That’s not all.  There’s more, but I won’t go into it all now.  My point with all of this is … even after that, we stayed strong enough to ensure we’d come out on top.  We continue to claw our way through it all.  We are not quitters and we do not look for handouts. 

Nevertheless, what makes us both laugh is those people who now call us “lucky” that things are improving or those people who stayed away from us when things were down but are now coming out of the woodwork as things improve.  We’re not lucky.  We worked our proverbial asses off.  We continue to work our proverbial asses off.  We aren’t looking for a government handout.  We’re just looking for a fair shot.

What we have to say to the people who come and go from our lives with our ups & downs, ebb & flow is summed up in the following:

“Yeah, I was always the crazy one.  …

How do you like me now?

How do you like me now,

now that I’m on my way?

Do you still think I’m crazy

standin’ here today?  …

I heard that you made fun of me,

never imagined I’d make it this far.  …

but it’s me, baby, with your wake-up call.

How do you like me now?

How do you like me now,

now that I’m on my way?

Do you still think I’m crazy

standin’ here today?”

Toby Keith


Now, it’s ok with us if people think we’re crazy.  As a matter of fact, we both hope they do.  However, we are on our way … and we’re definitely not lucky … and yes, we have made it this far.  We know who our true friends are and who will scurry back into the woodwork when the going gets tough.

As our parents and grandparents taught us in the past though …








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“You showed me how I’m supposed to live, and now you showed me how to die. … I’m gonna miss that smile. I’m gonna miss you, my friend. Even though it hurts the way it ended up, I’d do it all again. So play it sweet in heaven, cuz that’s right where you wanna be. I’m not cryin’ cuz I feel so sorry for ya. I’m cryin’ for me. … I’ll see ya on the other side, Super Star.” Toby Keith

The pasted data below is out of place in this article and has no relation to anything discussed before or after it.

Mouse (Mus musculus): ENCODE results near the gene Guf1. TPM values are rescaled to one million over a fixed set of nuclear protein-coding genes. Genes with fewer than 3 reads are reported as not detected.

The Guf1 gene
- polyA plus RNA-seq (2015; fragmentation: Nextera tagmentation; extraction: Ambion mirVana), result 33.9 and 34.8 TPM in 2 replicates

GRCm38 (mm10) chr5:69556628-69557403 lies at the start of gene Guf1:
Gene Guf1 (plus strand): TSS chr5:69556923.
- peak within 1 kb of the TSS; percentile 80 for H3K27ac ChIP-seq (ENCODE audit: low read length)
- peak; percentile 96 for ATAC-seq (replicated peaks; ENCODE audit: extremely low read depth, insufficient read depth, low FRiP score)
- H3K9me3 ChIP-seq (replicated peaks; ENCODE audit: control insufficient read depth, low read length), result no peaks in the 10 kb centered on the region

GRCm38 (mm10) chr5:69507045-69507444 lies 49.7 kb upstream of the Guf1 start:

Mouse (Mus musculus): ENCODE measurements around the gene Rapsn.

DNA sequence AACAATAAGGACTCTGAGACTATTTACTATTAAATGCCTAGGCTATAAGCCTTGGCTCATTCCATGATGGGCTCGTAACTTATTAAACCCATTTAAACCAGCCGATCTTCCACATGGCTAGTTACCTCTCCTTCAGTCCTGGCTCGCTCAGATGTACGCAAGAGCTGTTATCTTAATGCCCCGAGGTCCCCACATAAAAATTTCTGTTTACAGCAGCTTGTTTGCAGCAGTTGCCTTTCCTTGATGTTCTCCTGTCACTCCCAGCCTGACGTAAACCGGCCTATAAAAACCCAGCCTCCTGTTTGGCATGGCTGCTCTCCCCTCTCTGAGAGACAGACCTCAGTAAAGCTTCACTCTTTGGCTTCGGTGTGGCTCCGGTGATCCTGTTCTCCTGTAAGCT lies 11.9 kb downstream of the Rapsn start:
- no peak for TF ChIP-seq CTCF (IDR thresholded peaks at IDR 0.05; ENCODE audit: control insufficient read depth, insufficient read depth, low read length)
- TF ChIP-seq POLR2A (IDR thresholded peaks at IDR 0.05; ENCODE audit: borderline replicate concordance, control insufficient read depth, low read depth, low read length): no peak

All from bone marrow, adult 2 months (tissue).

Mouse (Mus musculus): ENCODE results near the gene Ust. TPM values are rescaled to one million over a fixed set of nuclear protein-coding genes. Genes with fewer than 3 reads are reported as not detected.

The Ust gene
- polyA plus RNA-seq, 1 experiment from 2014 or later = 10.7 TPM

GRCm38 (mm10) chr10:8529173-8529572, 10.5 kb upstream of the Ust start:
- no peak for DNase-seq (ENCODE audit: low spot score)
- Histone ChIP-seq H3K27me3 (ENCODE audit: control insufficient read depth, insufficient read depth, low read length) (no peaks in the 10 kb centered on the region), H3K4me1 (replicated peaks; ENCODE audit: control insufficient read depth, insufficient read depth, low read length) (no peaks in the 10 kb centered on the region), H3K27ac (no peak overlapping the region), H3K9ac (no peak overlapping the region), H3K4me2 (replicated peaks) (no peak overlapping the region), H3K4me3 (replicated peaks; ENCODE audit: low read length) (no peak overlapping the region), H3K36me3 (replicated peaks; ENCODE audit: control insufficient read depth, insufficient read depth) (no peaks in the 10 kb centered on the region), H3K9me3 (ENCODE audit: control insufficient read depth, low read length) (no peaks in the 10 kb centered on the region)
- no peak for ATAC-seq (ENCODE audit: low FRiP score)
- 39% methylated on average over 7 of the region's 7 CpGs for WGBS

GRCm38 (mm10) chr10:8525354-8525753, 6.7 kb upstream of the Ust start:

You know … I find it very interesting that many people in the past asked me, after having a child with Cystic Fibrosis (see my post of February 28 regarding Keegan), if I would have aborted if I’d known.  I know people that did in similar situations.  I can honestly say the question absolutely appalls me.  I couldn’t abort my own child no matter what.  That’s an innocent child of which we’re speaking.  They asked me if I’d have aborted my 3rd child, born after Keegan, if I had heard a CF diagnosis.

The answer is a resounding “NO”.

I know what a wonderful human being Keegan was.  I know how much he changed not only my life but also the lives of those that came in contact with him.

NO!  No, I would not have aborted.  Period.

With that, however, both Roy and I would never tell someone else whether they can or they cannot have an abortion.  That’s between them, their health professional, and their God and/or their conscience.  We would never take that choice from them.


Why then do so many of those same people try to tell us that we cannot have a gun to protect ourselves?  Why is it ok, in their limited thinking, to terminate the life of a defenseless, helpless, innocent child, but it is not ok for us to protect ourselves from someone who is intent on hurting us and who is neither helpless nor innocent?  Why are they so intent on taking our choices away from us?

Keegan lived his life striving to be independent, to have his rights, to live free, to go his own way.   He’d have reiterated that line above … “DUDE!!!  WHERE’S MY LIBERTY?”